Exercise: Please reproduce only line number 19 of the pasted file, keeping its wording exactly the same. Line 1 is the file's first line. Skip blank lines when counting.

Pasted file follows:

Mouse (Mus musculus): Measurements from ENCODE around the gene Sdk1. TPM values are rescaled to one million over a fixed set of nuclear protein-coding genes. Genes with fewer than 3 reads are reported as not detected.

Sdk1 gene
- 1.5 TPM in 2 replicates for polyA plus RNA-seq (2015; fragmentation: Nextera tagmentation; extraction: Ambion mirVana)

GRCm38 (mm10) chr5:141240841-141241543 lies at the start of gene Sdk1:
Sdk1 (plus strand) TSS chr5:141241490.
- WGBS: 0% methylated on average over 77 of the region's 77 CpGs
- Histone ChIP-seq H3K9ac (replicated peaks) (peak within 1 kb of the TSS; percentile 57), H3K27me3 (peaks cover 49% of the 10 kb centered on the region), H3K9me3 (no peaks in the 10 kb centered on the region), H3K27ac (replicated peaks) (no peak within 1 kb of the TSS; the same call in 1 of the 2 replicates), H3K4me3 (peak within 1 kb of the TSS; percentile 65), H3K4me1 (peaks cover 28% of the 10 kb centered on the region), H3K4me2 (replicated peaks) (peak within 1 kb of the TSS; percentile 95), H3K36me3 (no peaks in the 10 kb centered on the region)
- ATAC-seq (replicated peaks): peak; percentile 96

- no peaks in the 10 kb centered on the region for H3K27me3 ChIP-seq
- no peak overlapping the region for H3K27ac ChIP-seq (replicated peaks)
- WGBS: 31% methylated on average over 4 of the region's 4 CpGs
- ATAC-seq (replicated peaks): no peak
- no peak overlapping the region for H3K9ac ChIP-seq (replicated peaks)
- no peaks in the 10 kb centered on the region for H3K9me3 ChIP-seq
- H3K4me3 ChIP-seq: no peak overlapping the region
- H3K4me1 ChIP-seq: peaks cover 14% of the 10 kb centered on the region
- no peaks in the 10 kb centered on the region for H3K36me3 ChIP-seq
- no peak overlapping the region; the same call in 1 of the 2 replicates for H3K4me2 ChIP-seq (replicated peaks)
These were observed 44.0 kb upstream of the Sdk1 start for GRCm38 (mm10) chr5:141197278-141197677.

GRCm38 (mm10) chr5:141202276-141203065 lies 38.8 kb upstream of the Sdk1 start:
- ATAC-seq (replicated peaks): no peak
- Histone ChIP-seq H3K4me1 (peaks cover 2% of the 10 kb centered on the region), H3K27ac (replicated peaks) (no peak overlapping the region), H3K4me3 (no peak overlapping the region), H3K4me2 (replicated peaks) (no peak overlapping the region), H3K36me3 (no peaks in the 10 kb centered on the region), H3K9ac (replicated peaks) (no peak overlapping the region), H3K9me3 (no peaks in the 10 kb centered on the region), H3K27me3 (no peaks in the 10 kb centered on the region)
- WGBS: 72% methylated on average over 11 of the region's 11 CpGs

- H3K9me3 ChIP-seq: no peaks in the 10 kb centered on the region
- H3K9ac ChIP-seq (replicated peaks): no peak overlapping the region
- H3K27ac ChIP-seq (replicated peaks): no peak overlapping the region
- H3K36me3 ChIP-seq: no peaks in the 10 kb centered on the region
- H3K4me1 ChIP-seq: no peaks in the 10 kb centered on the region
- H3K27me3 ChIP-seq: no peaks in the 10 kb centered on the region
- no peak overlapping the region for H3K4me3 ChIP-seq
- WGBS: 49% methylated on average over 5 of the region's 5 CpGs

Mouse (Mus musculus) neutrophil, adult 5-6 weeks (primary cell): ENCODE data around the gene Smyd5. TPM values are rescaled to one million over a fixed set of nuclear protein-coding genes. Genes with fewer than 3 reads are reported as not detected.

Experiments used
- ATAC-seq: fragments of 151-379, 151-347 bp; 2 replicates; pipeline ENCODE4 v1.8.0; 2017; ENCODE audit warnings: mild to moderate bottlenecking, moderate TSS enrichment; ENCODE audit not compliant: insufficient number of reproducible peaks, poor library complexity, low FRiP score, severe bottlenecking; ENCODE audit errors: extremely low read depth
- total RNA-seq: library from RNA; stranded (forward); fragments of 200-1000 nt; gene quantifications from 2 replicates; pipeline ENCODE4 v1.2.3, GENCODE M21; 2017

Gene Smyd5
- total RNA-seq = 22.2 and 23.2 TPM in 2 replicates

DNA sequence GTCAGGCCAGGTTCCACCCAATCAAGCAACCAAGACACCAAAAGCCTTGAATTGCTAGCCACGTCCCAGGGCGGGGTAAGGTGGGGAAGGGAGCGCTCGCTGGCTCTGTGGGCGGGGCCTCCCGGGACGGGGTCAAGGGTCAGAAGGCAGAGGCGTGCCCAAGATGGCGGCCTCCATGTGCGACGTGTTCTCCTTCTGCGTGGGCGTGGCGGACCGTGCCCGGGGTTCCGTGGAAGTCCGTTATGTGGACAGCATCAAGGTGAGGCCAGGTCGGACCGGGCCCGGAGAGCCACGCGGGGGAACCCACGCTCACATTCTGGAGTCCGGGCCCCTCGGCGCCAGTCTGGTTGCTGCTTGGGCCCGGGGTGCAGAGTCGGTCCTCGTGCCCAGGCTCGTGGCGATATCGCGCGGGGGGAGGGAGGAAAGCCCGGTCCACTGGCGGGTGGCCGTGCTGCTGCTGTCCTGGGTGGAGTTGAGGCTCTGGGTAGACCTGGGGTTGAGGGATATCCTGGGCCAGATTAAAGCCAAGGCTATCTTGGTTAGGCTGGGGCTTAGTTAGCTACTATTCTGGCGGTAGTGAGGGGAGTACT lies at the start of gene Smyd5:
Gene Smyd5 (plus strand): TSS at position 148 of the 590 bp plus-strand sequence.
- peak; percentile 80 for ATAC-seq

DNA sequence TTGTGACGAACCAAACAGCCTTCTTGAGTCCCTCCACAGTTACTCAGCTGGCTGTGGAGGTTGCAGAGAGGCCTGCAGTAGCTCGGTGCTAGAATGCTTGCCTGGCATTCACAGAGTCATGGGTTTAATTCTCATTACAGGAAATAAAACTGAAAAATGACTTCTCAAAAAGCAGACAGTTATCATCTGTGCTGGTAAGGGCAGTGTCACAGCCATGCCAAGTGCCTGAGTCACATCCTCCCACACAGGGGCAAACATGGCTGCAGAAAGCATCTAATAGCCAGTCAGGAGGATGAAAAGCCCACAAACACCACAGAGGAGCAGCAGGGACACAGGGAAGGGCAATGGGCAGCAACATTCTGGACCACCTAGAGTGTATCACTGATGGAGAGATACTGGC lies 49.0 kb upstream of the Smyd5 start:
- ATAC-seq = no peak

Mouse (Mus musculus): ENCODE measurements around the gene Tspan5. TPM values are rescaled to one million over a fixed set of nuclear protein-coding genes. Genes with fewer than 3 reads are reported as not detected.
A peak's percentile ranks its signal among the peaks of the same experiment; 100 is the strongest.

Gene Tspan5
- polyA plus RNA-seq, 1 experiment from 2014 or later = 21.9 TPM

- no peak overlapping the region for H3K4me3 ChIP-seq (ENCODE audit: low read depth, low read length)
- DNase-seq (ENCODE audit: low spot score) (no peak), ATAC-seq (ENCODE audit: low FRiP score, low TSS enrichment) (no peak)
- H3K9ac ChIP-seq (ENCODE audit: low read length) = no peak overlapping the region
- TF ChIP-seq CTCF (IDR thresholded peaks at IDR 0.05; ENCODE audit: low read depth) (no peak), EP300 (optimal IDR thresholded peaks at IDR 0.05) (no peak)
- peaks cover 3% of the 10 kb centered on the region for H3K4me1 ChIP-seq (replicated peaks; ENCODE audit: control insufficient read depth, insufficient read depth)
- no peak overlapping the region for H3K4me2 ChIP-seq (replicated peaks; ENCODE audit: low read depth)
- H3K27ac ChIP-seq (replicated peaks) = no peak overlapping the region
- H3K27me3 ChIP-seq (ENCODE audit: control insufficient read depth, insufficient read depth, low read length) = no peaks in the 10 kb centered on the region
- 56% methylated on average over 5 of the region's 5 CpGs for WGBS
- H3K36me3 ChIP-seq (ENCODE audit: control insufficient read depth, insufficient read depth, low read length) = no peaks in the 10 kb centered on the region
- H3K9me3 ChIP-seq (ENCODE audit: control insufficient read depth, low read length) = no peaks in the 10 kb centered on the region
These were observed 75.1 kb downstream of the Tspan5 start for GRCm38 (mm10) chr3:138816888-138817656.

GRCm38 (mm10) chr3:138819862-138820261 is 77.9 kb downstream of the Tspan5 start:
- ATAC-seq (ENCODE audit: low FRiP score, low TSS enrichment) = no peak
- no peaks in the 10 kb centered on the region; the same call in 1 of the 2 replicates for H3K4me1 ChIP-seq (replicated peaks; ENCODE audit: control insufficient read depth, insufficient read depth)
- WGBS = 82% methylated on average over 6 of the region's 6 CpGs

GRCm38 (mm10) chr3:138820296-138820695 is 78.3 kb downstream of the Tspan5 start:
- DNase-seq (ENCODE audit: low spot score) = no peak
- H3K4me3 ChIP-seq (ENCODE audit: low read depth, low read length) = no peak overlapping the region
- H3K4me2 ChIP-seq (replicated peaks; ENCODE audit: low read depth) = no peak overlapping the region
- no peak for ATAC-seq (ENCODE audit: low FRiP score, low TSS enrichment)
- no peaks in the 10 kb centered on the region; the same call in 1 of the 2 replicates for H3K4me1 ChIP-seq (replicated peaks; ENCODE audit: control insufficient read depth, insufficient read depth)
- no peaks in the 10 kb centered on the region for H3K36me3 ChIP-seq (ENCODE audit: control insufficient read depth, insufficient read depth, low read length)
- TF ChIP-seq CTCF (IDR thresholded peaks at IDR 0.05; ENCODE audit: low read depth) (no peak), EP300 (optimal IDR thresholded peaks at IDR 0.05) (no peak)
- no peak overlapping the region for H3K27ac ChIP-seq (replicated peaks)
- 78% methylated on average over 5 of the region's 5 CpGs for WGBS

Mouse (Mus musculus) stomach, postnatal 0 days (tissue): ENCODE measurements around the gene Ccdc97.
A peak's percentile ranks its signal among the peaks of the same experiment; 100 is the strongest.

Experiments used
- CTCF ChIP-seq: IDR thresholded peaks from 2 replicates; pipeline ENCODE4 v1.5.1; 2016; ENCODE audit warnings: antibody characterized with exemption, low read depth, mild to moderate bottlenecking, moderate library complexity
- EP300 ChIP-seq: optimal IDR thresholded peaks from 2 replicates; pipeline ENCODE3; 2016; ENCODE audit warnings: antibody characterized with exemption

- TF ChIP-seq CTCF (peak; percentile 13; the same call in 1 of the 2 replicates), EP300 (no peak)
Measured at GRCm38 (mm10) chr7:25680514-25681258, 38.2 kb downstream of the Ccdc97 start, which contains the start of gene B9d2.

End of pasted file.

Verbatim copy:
These were observed 44.0 kb upstream of the Sdk1 start for GRCm38 (mm10) chr5:141197278-141197677.